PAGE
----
By Vincent Barrett Price
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Additional info for A city at the end of the world
Page 13 In 1598, the Spanish moved into what is now New Mexico, not only as explorers but as settlers and missionaries. Although native peoples had been disrupted when the Spanish first explored the area some sixty years before, the arrival of Juan de Oñate and his followers signaled the first permanent infusion of European civilization north of Mexico. After more than eighty years of religious and political persecution, a confederation of Pueblos revolted against the Spanish in 1680. Part of what the Mexicans called the Great Northern Uprising, the Pueblo revolt was the only successful Native American rebellion in the history of New Spain, or, for that matter, the North American continent.
Studying in the great reading rooms of Zimmerman Library, with their details and spaces similar to those of New Mexican adobe churches, gave me the feeling that learning was serious business, perhaps even a religious duty. UNM, with its aesthetic attachment to New Mexico, opened my eyes to Albuquerque's essential nature. Although its urban form had disturbing similarities to that of the car culture of Los Angeles, with its endless asphalt, smog, and commercial graffiti, Albuquerque seemed fundamentally different to me, even as a teenager.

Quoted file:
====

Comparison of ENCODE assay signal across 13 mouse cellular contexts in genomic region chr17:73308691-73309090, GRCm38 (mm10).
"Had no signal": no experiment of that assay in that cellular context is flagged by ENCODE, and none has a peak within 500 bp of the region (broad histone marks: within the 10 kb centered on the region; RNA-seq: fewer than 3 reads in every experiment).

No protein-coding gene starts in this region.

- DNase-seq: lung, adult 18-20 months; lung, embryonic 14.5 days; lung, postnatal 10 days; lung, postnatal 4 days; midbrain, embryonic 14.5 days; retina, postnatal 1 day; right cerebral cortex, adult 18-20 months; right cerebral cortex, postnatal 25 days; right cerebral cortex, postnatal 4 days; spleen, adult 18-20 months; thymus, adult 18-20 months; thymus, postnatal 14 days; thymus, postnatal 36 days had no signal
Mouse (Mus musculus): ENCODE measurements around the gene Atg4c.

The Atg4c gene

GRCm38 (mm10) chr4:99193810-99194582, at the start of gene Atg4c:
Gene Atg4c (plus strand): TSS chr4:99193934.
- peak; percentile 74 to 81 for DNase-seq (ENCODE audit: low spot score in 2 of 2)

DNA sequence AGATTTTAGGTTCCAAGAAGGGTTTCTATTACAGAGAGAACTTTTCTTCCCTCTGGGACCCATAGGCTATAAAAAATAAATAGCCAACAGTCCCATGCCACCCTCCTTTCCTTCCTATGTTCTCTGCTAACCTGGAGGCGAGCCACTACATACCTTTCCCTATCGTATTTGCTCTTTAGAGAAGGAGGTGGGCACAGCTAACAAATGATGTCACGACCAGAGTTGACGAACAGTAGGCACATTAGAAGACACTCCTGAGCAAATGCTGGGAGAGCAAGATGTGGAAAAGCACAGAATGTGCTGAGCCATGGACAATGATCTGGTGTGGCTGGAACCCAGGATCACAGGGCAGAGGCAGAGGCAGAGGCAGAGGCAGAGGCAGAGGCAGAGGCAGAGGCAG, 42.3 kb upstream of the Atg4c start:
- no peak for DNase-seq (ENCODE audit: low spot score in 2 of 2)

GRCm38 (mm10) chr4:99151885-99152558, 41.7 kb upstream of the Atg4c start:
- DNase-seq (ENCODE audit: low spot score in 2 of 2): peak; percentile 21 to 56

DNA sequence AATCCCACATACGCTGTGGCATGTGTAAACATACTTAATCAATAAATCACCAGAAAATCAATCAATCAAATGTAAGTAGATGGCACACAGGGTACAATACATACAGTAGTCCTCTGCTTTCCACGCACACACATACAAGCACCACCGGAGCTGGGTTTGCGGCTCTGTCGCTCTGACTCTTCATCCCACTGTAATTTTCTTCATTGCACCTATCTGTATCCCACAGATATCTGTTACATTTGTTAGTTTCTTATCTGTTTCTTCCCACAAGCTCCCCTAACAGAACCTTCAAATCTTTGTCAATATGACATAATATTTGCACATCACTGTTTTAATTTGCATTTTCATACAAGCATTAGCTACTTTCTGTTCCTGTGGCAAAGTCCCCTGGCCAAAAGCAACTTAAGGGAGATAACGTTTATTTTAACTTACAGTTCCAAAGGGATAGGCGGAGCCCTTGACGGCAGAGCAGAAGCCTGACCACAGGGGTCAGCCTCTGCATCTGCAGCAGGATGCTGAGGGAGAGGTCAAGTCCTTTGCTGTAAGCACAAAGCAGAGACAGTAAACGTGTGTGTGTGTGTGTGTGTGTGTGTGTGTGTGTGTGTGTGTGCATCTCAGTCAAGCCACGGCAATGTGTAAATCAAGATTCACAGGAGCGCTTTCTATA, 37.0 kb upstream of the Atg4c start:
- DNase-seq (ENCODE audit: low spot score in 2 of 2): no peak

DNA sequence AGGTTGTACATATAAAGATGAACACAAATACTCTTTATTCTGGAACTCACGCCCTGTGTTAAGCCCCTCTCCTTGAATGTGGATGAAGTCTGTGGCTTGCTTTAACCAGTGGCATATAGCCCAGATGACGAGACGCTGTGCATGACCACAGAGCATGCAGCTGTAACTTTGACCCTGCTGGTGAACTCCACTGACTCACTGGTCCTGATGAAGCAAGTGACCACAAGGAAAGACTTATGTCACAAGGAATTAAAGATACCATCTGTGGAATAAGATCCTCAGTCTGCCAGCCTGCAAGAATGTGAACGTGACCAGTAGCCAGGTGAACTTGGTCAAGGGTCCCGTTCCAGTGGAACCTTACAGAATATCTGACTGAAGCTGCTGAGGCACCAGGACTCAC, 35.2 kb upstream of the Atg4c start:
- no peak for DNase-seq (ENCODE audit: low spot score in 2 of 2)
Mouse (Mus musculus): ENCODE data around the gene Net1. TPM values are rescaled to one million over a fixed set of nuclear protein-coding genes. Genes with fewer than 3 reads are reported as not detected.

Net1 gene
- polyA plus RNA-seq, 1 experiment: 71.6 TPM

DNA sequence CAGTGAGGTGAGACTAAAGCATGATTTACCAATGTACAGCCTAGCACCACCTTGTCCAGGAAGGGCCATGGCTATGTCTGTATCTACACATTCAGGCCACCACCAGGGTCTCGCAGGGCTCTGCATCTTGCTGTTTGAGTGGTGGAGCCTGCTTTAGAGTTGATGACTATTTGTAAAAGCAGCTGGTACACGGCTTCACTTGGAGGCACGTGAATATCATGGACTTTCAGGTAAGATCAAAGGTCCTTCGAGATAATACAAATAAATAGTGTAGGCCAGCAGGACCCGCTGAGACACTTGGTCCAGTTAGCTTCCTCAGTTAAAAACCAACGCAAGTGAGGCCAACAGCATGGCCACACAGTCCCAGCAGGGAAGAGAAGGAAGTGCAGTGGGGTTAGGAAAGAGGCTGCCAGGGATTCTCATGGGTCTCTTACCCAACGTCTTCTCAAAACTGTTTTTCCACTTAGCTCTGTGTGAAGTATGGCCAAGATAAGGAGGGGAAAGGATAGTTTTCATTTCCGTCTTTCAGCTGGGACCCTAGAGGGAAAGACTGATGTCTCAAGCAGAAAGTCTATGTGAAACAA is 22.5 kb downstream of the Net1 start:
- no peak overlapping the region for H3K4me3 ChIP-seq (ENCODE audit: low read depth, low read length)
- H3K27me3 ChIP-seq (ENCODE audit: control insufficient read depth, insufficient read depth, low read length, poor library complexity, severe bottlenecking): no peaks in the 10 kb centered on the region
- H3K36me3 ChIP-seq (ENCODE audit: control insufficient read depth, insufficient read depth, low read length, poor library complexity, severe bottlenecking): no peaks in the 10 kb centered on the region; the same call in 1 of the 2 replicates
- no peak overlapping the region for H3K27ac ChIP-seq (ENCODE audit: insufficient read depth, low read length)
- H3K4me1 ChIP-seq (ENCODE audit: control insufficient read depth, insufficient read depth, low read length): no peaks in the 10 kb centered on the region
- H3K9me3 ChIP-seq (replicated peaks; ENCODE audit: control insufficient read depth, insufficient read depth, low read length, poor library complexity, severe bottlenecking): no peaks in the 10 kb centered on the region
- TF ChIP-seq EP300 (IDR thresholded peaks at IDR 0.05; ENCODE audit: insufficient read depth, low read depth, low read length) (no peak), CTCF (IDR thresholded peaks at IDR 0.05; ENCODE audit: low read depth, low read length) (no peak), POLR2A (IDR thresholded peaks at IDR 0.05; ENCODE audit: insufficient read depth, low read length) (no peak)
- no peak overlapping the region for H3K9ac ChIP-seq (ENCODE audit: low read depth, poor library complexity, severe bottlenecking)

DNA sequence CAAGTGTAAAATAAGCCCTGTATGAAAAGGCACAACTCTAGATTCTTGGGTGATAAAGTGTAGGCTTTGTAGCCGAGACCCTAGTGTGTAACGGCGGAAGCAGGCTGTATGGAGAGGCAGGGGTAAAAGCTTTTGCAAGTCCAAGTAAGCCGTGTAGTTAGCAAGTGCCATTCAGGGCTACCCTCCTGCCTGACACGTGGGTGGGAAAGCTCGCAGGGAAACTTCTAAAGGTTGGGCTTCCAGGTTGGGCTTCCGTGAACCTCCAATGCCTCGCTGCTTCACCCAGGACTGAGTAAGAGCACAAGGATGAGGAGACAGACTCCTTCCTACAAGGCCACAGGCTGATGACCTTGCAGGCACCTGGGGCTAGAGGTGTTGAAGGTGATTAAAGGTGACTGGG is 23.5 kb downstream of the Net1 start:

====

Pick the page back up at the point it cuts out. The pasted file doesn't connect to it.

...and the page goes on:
It is not necessarily one of the shiny new financial touchstones of the American West. The city cannot escape its New Mexican context. " Because of Albuquerque's similar status as a ''developing" city, it has always been ripe for exploitation and colonization, but it's also been tough on fast movers and shakers. It resists change, breaks confidence, and then suddenly leaps ahead. 10 If John Naisbitt missed New Mexico, it should be no surprise either that mainstream East Coast architectural writer Robert A.
A city at the end of the world by Vincent Barrett Price